The host partners of the International Joint Laboratory ‘Tropical Atlantic Interdisciplinary laboratory on physical, biogeochemical, ecological and human dynamics’ (IJL TAPIOCA), the Universidade Federal de Pernambuco (UFPE) and the Universidade Federal Rural de Pernambuco (UFRPE) have a long history of interaction with IRD in marine science. Brazil recently recognized the major importance of the natural resources and mineral stocks along its 7,500 km of coastline (called “Blue Amazon” by the Brazil’s authorities) and TAPIOCA team members are involved in a variety of scientific and academic projects aiming at resolving key question on climate variability, biogeochemical, physical, biological and human interactions in the tropical Atlantic Ocean.

Tapioca brings together nearly 90 scientists and students involved in research projects such as the “Pirata”, “Abraços” or “Mafalda” projects. The laboratory will focus on research areas related to climate change and marine spatial planning. The laboratory will strengthen research in the field and invest in the training of new students.

TAPIOCA’s medium- and long-term objective is to create an inter-university centre of excellence in tropical marine sciences with all the scientists involved.

More information here.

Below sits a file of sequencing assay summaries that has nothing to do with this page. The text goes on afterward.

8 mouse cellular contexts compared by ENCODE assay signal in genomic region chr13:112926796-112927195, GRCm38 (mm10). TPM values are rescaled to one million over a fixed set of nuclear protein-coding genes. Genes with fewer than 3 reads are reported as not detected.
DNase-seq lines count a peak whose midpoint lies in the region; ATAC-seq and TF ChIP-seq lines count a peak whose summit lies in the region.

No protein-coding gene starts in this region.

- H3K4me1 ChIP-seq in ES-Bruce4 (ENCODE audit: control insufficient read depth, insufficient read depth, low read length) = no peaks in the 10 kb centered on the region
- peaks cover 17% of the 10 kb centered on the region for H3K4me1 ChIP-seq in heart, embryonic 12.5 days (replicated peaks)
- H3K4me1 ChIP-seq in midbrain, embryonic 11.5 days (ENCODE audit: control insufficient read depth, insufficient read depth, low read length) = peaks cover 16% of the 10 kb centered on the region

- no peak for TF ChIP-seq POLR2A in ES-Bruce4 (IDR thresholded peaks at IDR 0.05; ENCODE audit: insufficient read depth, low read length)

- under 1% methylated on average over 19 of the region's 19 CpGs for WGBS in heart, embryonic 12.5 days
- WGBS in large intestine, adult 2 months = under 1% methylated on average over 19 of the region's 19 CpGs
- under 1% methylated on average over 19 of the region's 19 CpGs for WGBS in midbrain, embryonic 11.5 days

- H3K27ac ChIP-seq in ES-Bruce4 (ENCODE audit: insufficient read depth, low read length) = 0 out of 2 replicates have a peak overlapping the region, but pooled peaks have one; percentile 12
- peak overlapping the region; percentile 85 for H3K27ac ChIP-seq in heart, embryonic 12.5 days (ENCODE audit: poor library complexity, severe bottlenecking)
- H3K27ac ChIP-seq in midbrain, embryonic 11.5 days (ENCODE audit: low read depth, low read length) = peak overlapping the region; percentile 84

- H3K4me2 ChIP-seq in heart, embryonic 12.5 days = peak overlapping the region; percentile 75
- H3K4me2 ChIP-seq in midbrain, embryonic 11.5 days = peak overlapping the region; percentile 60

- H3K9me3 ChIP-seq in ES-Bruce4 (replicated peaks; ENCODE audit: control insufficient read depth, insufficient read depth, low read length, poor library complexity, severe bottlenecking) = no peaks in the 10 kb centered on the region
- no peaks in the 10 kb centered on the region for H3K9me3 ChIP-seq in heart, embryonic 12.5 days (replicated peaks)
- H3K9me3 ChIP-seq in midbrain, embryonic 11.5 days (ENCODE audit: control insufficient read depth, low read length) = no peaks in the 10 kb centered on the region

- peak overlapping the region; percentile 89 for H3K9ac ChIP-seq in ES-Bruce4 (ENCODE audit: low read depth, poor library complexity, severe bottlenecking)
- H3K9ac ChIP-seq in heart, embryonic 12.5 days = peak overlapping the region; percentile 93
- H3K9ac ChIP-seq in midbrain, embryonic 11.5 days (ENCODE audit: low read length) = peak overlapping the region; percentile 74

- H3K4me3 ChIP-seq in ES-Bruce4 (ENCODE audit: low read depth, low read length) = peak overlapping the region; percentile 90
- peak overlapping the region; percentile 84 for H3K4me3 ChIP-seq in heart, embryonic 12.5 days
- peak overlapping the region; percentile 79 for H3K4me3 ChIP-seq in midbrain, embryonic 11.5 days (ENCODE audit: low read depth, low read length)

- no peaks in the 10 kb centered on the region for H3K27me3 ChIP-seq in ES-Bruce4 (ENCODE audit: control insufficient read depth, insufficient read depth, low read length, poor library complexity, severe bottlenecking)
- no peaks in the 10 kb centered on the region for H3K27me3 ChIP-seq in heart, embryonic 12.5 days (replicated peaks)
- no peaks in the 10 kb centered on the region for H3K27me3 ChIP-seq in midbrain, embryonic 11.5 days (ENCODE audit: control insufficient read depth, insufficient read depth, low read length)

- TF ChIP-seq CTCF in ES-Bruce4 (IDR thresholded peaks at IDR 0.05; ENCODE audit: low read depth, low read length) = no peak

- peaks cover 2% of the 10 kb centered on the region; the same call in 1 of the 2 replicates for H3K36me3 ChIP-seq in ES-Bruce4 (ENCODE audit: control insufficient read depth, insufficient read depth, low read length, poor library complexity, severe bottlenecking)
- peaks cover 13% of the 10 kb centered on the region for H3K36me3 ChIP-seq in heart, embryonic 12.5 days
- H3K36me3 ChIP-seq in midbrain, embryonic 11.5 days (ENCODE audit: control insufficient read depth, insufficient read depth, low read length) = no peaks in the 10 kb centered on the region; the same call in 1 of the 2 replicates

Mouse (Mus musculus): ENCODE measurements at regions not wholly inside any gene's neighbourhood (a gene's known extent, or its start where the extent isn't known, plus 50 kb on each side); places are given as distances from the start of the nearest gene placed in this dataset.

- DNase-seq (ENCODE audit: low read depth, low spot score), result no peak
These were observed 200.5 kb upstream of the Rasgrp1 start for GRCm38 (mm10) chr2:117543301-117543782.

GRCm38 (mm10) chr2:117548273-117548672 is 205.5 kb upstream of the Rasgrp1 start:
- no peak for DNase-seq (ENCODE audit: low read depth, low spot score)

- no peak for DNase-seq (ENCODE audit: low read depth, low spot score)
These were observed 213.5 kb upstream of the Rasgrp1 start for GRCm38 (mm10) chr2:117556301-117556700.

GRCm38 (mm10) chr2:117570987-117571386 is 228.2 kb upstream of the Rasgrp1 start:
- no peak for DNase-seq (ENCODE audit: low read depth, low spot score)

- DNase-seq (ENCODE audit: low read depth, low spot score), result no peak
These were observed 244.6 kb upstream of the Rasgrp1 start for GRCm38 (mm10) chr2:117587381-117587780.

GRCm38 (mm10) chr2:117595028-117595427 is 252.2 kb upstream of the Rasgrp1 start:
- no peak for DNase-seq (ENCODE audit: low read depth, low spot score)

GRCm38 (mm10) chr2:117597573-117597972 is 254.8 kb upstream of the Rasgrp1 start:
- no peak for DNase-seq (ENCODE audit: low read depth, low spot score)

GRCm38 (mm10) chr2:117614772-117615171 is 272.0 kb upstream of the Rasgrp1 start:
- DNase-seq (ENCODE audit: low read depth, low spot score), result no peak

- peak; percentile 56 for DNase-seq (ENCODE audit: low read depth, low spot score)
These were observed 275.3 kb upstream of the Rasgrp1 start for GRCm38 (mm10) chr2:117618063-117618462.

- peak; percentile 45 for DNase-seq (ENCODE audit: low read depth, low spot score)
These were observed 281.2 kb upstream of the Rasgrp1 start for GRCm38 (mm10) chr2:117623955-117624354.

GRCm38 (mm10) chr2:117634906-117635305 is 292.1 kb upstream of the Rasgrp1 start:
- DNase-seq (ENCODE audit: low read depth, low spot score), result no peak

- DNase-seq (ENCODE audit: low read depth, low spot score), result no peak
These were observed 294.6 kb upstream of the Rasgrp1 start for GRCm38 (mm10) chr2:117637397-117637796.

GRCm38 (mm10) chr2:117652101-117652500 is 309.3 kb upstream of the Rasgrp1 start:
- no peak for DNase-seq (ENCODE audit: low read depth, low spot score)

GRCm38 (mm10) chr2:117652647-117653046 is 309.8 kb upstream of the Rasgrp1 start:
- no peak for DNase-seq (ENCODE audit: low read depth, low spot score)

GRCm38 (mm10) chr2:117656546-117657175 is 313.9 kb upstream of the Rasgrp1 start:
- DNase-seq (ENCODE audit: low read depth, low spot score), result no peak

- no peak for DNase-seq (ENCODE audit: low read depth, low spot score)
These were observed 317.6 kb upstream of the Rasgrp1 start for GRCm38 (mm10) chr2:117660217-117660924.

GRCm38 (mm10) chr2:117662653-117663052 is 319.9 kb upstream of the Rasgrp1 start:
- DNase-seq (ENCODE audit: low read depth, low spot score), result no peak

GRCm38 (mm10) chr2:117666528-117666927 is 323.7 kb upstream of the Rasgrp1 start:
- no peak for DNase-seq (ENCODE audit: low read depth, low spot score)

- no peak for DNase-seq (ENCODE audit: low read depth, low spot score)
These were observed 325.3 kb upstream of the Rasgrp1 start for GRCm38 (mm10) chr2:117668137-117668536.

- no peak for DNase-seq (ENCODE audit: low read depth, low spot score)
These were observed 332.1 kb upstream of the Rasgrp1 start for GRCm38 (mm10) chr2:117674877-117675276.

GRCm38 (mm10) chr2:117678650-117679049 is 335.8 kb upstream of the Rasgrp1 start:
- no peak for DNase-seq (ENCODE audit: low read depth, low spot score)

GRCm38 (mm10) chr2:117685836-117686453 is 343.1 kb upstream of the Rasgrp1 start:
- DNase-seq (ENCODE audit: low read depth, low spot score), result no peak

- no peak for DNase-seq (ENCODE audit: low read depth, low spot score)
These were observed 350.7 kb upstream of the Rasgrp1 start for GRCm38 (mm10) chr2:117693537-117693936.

The silicon cycle is a historical LEMAR theme.

The study of the trace metals cycle is one of LEMAR’s strong themes. Improving our knowledge of the metal cycle is crucial to better understand and quantify oceanic biogeochemical cycles of major elements (C, Si, N, S) and the biological carbon pump. The analysis of trace metals and their speciation is particularly difficult because their concentrations are extremely low and their cycle is complex. LEMAR is one of the internationally recognized laboratories for the study of the trace metals cycle, notably through the use and development of advanced techniques (SF-ICP-MS in the context of PSO, FIA, voltammetry). Our expertise in both the dissolved and particulate phase will allow us to study the interactions between these two reservoirs, notably at the oceanic interfaces. These interactions are very little studied at present and yet fundamental to better understand the bioavailability of metals. This theme will strengthen our international visibility, particularly in the context of new GEOTRACES oceanographic campaigns.